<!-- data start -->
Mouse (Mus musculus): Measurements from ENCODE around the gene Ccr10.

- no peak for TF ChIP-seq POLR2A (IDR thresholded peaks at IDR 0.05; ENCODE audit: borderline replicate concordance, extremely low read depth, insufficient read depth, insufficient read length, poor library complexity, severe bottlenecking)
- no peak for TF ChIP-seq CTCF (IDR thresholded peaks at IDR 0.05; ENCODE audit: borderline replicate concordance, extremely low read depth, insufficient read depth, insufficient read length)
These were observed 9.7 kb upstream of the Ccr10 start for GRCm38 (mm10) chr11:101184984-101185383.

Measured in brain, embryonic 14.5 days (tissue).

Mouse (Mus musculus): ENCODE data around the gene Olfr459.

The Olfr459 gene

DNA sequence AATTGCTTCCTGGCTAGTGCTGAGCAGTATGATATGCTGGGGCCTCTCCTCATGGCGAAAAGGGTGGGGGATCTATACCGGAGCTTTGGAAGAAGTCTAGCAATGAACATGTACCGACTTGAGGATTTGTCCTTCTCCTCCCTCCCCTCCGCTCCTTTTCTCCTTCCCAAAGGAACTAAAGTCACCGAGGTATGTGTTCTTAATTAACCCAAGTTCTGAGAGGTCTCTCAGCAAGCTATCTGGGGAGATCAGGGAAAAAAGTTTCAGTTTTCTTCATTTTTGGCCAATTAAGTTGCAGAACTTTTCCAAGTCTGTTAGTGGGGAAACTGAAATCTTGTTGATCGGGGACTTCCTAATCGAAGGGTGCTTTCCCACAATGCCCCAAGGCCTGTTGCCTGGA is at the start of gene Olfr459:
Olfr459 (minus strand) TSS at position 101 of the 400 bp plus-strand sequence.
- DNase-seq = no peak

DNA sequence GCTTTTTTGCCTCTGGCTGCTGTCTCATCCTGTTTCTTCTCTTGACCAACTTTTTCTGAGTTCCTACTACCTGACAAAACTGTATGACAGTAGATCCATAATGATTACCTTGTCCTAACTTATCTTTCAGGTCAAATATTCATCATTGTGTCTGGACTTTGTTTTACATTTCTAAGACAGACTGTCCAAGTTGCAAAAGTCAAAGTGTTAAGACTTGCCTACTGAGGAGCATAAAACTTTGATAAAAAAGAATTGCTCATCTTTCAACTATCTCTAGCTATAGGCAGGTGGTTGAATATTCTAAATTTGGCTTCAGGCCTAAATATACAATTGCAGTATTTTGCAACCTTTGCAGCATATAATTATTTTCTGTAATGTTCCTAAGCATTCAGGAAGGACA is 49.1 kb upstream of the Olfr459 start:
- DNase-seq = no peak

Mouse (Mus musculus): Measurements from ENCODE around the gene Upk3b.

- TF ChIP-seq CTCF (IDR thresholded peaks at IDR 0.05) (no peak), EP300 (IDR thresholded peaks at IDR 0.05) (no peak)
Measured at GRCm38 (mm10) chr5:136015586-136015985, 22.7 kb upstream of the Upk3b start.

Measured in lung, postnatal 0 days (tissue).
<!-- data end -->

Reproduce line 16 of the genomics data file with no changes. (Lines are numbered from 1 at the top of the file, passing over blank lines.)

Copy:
Measured in lung, postnatal 0 days (tissue).